As a Reading Specialist, I think a lot about grammar and syntax, tone and voice, parts of speech, and overall word choice. How and when words are emphasized and the impact that has on the author’s purpose and message. Lately I have found myself at the intersection of Anti-Racist Educator and Reading Specialist. A nuanced place that demands respect for both the conventions of the language in which I speak, but more importantly, respect for the group in which I share a cultural identity.
Often in the English language, we capitalize proper nouns because they represent a specific person, place, thing, group, or organization – for example, Edjacent, Yaba Blay, or Essence Festival. Some may feel proper nouns are arbitrary because there is no qualitative way to measure who or what receives the capitalization. However, there are moral rules we can follow to guide us through tough decision points. These moral rules are called dignity and humanity. I believe leading with dignity and humanity will help us make thoughtful rules and decisions about culture and identity.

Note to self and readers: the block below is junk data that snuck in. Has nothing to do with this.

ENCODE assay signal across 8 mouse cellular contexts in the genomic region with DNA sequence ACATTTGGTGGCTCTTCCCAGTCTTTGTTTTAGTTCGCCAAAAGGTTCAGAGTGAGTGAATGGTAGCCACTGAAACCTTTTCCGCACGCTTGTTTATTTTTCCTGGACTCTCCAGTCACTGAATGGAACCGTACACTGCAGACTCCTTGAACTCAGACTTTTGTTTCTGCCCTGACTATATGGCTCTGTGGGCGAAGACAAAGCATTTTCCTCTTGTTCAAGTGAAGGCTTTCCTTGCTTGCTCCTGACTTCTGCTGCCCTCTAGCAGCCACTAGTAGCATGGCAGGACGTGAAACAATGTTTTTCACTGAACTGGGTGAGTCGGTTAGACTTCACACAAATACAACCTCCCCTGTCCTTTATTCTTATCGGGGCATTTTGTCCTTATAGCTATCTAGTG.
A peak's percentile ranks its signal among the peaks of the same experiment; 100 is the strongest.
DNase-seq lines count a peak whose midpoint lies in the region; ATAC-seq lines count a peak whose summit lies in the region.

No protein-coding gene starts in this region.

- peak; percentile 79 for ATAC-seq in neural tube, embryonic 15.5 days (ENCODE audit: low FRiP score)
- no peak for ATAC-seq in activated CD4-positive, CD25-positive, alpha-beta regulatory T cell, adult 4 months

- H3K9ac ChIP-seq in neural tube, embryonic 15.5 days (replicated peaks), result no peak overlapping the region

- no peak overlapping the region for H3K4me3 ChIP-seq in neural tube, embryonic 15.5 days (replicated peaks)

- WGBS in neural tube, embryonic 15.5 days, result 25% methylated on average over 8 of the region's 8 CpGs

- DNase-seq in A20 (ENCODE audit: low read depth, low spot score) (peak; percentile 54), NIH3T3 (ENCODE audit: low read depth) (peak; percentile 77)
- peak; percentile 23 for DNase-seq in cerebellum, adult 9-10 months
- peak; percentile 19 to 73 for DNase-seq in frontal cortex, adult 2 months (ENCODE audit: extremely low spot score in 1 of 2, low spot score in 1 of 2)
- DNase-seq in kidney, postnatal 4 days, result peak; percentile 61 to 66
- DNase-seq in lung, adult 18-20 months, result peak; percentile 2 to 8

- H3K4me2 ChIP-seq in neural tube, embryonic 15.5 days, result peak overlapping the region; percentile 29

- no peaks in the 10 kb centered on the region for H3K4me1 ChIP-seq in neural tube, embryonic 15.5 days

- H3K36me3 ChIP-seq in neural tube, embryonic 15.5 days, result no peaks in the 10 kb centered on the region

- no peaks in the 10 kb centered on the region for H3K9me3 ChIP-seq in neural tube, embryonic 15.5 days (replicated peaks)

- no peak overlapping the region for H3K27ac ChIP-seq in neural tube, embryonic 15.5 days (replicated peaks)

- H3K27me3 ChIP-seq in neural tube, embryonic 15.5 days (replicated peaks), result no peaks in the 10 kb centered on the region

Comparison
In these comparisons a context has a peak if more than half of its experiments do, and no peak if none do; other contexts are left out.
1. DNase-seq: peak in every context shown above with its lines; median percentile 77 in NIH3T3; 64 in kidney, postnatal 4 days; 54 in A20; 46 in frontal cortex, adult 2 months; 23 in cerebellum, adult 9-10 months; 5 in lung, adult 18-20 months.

The B in Black should be capitalized because it is used to describe a shared cultural history and identity. The capital B in Black designates a shared connection describing art, culture, people, communities, and traditions. Capitalizing the B in Black is the difference between describing a race or culture and a crayon…a color. That capital B signals we are not common, we are not generic, we are not minor. We are overcomers, we are contributors, we are elevated. We have a shared culture and a powerful history. That capital B is about claiming power over our own history. So next time you write about Black culture, Black music, Black children, Black educators…put some respect on that B.